The motivation behind the splitting of the old Department for Education and Skills into two was to provide joined-up government. It was essential that all children's services should be housed under one roof, Gordon Brown argued. And so the new Department for Children, Schools and Families (DCSF) and the Department for Innovation, Universities and Skills (DIUS) came into being. The word "education" disappeared from both titles. Education, however, would gain from having at least two ministers round the Cabinet table in future, it was argued.
In a report and in an evidence session earlier this week, the select committee shadowing the DCSF casts some doubt over whether this has been achieved. First, it points out that the DCSF has sole responsibility for children aged five to 13 while DIUS is responsible for those over 19. For young people between these two age bands there is a shared responsibility. This has been potentially devastating for the education of those aged 14 to 19 and the Government's flagship diploma.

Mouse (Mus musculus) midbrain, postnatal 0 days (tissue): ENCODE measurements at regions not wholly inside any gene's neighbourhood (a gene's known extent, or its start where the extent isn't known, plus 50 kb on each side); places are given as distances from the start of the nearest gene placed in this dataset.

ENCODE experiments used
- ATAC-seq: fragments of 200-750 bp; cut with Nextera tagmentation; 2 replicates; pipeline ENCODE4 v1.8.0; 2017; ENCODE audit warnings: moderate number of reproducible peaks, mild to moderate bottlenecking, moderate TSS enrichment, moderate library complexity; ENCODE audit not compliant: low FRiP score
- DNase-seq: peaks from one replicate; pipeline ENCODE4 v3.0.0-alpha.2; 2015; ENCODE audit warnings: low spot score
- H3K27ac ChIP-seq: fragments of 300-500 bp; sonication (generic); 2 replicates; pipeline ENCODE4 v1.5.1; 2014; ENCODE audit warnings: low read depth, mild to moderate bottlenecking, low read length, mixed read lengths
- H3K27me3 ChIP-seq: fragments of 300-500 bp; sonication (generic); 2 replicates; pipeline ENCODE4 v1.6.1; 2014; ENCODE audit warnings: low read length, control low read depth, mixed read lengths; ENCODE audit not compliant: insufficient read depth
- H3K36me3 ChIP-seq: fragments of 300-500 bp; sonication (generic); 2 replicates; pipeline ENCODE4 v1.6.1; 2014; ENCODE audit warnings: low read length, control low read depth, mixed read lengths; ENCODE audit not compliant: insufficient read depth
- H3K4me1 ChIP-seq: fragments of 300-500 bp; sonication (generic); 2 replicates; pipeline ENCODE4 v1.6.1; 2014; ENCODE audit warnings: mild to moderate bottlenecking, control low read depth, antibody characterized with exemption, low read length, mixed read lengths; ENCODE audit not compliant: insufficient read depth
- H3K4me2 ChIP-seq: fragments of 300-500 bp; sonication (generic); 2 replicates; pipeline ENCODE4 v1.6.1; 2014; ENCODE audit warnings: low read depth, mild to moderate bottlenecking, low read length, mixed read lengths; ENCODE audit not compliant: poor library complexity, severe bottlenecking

Similarly, the plans for raising the education participation age to 18 could fall between two stools. The DCSF has countered that it has the lead responsibility for delivering the 14 to 19 curriculum – but that answer neglects several issues such as who is responsible for persuading higher education that the new diplomas are a legitimate university entry requirement and should be embraced.
Second, in an evidence session on the Government's plans to give priority to the needs of looked-after children, it emerged that – while schools and councils have a legal responsibility to liaise over provision – this does not extend to the health service. We heard health service professionals demand that performance indicators should apply to them as well as to others. So, it is all very well insisting that schools should give priority to children in care when deciding on admissions. But how useful is that if the emotional support has not been given to encourage vulnerable children into school in the first place? The Government needs to acknowledge that joined-up government is about more than producing a master plan and taking some action on the ground to eliminate overlap.Reuse content